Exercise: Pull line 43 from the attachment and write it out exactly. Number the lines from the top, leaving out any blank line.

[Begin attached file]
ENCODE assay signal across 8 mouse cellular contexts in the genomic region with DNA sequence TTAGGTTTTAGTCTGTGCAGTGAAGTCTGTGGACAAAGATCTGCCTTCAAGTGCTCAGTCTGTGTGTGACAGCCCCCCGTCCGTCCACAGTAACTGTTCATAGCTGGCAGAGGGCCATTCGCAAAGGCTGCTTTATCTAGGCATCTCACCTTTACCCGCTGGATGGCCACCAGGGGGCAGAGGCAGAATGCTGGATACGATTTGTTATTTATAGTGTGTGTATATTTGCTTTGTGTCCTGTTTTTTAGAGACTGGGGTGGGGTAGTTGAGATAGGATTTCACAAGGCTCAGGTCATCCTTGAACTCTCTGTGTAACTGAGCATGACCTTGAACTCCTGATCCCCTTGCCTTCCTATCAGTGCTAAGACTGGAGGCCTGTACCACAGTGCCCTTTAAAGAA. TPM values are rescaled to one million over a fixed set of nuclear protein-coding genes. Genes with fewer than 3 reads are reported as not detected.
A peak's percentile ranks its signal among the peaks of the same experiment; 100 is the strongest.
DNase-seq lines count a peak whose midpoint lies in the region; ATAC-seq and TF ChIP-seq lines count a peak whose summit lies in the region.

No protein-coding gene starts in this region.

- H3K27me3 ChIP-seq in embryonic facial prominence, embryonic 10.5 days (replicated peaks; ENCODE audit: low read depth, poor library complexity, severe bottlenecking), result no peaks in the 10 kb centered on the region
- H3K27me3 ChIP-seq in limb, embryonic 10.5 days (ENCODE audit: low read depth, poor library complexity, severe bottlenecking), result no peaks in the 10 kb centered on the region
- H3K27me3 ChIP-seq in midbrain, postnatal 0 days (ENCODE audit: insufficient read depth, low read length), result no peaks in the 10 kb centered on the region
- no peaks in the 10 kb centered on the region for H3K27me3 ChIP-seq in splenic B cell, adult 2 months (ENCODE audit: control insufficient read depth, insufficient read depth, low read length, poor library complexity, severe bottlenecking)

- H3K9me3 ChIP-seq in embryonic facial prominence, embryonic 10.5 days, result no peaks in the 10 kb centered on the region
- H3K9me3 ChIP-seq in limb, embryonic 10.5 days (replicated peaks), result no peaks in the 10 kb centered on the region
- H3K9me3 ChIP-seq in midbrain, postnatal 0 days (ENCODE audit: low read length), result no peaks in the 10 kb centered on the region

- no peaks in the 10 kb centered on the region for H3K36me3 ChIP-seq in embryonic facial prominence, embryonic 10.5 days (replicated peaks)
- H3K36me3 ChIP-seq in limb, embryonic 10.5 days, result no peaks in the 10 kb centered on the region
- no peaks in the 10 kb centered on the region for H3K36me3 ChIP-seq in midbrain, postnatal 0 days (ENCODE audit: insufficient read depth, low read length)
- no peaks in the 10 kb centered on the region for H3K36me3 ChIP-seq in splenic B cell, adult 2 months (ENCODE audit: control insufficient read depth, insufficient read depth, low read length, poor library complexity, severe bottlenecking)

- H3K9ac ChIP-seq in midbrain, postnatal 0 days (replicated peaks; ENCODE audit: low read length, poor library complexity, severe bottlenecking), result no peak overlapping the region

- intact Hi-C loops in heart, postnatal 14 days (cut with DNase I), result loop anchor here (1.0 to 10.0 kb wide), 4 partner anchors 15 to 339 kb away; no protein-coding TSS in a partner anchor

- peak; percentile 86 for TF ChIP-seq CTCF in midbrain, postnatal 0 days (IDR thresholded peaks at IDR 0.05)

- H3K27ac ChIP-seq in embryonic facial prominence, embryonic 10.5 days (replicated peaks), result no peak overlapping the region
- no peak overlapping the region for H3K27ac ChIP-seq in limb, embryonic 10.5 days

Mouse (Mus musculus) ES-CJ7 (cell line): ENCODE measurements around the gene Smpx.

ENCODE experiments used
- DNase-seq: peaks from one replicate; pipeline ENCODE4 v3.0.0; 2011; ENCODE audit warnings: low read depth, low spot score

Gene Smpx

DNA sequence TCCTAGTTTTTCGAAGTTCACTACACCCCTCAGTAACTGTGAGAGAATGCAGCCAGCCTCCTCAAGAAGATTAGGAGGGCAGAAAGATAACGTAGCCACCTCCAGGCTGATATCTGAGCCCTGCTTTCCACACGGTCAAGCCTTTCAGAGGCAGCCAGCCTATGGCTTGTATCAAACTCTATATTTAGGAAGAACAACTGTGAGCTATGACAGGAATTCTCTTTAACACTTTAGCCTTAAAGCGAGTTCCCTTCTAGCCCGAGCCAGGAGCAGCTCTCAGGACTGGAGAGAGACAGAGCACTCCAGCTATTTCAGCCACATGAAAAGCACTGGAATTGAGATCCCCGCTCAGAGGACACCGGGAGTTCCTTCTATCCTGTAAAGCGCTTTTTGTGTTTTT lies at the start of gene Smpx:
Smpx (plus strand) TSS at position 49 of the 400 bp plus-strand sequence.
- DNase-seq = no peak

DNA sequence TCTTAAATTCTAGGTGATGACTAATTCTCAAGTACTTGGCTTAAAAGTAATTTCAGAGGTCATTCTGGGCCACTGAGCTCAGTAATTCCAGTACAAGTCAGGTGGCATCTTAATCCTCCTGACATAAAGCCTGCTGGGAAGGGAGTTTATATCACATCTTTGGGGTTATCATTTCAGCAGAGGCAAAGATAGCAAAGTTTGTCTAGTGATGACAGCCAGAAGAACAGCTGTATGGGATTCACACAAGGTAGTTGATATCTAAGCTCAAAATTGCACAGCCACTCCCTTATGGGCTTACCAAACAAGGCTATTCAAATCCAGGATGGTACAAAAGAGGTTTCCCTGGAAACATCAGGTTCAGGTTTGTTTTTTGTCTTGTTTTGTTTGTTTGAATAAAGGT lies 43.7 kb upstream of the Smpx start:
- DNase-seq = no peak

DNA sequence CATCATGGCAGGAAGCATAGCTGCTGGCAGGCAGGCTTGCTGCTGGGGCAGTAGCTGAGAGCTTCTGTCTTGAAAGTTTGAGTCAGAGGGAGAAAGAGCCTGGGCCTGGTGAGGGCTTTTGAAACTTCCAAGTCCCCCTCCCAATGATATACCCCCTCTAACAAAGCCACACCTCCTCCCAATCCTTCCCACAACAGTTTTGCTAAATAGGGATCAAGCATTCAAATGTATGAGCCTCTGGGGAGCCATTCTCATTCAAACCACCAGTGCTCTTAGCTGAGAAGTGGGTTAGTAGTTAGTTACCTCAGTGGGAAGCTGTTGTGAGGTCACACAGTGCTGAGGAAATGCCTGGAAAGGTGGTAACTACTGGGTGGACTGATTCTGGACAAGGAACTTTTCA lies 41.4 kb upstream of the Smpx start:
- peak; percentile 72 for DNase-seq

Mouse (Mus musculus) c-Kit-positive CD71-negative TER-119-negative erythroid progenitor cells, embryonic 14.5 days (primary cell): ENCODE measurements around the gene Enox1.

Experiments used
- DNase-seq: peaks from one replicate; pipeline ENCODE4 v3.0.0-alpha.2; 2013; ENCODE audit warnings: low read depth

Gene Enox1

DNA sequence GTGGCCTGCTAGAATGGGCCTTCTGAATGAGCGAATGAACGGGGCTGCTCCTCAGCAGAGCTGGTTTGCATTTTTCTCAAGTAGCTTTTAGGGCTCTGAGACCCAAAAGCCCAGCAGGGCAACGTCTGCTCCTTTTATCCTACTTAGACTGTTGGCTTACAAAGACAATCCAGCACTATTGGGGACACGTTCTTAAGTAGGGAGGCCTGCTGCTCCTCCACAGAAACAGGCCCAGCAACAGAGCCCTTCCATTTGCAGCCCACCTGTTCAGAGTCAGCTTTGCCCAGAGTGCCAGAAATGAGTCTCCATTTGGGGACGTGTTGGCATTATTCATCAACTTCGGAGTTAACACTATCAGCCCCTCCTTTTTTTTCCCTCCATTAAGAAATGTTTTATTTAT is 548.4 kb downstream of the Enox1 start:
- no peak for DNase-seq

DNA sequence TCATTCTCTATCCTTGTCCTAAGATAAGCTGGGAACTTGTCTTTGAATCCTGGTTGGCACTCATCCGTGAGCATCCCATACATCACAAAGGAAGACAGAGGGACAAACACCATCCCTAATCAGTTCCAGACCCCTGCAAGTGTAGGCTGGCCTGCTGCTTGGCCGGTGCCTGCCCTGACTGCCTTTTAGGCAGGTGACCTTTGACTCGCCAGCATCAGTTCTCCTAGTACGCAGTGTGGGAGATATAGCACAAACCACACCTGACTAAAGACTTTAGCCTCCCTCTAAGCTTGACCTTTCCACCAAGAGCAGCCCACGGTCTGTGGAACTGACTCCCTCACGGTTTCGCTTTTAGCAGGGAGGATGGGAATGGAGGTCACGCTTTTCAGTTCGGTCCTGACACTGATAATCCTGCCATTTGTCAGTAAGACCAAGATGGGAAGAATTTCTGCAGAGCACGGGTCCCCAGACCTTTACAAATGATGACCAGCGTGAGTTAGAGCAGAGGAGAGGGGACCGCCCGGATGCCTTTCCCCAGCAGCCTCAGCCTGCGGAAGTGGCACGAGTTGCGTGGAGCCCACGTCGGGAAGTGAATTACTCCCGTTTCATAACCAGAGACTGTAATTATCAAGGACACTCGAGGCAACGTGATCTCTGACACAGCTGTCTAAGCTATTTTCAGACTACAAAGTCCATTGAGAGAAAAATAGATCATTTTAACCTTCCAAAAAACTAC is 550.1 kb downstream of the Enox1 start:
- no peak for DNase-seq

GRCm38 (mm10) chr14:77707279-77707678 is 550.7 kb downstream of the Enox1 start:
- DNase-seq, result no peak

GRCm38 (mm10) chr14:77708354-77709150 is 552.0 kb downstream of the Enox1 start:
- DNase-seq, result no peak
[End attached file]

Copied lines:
- DNase-seq, result no peak